Swedish cryptocurrency market maker QuickBit issued a statement on Monday saying that some of its users’ data was exposed to hackers this month.
According to the statement, only two percent of the traders using the company’s services had their data exposed by the data breach.
The database was first uncovered by Comparitech – a cybersecurity research company – and Bob Diachenko, a cybersecurity expert, in early July.
A report by Comparitech that was released on Monday indicates that the database which carried the users’ information was freely available online.
The database contained details of just over 300,000 transactions. For each one of those transactions, the database stated a user’s full name, address, email address, gender, date of birth, their payment information, the volumes involved in the transaction and what currencies were used.
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Who to trust?
In a statement issued in response to that report, QuickBit said that the data breach had affected just two percent of its clients. If that is the case then reports by other media outlets, which suggested the breach could have affected 300,000 people, are certain to be false.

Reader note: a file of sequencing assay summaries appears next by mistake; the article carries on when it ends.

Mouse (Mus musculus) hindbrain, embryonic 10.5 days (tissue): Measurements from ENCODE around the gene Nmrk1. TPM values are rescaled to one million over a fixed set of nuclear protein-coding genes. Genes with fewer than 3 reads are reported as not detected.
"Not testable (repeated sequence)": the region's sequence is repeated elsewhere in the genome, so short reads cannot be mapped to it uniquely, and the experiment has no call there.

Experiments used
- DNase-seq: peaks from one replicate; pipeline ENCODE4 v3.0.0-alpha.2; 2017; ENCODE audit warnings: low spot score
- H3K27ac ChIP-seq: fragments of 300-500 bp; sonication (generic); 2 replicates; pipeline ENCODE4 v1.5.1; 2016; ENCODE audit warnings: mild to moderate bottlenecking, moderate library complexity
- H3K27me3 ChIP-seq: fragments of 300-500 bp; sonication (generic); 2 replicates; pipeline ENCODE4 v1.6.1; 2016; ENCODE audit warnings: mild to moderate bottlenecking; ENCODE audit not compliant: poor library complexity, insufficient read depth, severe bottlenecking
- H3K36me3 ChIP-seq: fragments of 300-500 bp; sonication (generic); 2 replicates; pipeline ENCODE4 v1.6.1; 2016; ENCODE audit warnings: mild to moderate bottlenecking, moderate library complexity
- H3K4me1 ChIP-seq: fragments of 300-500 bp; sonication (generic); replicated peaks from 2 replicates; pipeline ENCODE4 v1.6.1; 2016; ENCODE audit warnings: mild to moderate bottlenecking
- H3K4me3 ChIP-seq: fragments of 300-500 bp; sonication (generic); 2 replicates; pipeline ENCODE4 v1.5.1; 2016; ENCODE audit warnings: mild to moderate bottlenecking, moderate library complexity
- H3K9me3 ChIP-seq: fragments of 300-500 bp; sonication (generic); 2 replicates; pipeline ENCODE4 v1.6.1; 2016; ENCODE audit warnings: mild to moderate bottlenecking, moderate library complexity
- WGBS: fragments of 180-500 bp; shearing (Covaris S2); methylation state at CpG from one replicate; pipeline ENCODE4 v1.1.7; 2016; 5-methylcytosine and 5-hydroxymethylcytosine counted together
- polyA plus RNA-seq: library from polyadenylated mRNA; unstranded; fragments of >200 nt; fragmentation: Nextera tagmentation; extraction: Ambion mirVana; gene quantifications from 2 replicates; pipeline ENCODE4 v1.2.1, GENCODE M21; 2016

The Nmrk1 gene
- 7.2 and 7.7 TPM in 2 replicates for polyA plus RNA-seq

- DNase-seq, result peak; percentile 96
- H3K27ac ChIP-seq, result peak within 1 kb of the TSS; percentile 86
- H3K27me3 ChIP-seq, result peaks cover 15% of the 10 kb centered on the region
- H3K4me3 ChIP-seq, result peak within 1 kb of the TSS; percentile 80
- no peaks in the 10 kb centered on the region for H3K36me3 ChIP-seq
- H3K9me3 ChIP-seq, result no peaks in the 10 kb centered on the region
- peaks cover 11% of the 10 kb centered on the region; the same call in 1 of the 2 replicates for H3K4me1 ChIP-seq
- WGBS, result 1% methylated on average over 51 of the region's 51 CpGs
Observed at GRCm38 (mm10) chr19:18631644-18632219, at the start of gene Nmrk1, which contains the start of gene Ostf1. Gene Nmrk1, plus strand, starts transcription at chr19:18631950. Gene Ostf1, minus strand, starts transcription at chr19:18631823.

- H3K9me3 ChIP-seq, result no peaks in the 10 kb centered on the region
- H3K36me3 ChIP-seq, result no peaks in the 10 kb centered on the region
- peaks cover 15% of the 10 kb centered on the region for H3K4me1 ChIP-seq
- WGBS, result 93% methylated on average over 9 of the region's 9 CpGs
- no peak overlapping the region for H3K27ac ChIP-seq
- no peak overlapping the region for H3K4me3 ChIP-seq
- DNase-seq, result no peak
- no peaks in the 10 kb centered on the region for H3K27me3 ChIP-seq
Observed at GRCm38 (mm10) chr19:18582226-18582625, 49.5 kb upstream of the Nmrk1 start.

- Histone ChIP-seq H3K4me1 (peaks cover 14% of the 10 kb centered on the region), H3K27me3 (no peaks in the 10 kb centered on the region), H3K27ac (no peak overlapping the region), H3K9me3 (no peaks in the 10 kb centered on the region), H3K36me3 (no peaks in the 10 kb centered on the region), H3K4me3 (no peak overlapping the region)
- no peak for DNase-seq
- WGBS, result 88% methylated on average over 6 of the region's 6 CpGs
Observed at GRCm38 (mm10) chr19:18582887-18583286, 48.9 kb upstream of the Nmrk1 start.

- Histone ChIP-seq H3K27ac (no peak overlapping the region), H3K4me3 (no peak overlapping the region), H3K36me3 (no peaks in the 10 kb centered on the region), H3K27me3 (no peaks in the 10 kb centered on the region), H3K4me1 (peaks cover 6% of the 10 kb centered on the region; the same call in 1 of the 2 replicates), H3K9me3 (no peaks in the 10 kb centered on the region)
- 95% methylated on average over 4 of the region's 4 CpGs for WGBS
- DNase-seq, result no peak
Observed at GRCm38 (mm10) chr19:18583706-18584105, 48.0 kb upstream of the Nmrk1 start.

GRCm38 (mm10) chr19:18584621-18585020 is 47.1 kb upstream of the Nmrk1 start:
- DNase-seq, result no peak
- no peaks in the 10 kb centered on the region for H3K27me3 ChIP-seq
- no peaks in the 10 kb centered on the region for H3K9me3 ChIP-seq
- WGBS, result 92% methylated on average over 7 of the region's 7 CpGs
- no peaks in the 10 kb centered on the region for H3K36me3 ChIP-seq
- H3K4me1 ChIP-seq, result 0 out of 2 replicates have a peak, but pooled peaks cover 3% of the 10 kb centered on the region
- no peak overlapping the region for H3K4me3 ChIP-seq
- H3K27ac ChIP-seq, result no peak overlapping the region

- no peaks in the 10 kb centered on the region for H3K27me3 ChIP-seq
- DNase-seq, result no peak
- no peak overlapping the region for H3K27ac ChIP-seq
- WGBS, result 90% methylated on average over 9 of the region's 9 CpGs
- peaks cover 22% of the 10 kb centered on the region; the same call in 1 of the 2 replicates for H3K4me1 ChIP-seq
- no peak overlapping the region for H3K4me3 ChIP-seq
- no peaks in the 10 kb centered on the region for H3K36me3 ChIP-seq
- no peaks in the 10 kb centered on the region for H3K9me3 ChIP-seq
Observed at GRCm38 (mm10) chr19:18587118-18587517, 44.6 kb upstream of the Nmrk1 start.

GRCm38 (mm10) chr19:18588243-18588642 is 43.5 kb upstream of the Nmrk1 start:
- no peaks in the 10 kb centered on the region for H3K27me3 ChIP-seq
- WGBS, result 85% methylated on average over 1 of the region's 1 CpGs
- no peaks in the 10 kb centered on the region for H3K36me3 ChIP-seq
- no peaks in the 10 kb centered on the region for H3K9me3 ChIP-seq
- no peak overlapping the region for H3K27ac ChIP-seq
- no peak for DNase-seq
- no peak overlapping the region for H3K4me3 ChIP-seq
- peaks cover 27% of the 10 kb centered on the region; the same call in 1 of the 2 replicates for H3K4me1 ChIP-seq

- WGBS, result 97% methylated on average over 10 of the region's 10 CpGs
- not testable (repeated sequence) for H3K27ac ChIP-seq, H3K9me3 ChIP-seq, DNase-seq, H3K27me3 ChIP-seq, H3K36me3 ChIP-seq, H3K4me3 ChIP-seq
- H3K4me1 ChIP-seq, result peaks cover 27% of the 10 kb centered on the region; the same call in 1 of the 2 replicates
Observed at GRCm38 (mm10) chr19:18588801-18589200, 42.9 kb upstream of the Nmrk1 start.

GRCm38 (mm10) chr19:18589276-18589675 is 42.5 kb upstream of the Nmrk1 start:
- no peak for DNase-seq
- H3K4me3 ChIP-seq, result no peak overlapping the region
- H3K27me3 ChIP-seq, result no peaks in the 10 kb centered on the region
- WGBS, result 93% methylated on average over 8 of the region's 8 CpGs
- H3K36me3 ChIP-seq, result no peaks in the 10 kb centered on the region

Having said that, QuickBit also wrote in its statement that no passwords or private keys were revealed by the breach.
But in their report, Comparitech claimed to have found “143 records with internal credentials, including merchants, secret keys, names, passwords, secret phrases, user IDs, and other information.”
Whatever the case, the breach is the latest in a series of hacks and security breaches affecting the cryptocurrency market.
Earlier this month, Bitmarket, a Polish cryptocurrency exchange, shut down citing an inability to meet its obligations following a hack. That came on the heels of Bitrue also confirming that cyber attackers had stolen just under $30 million from its coffers.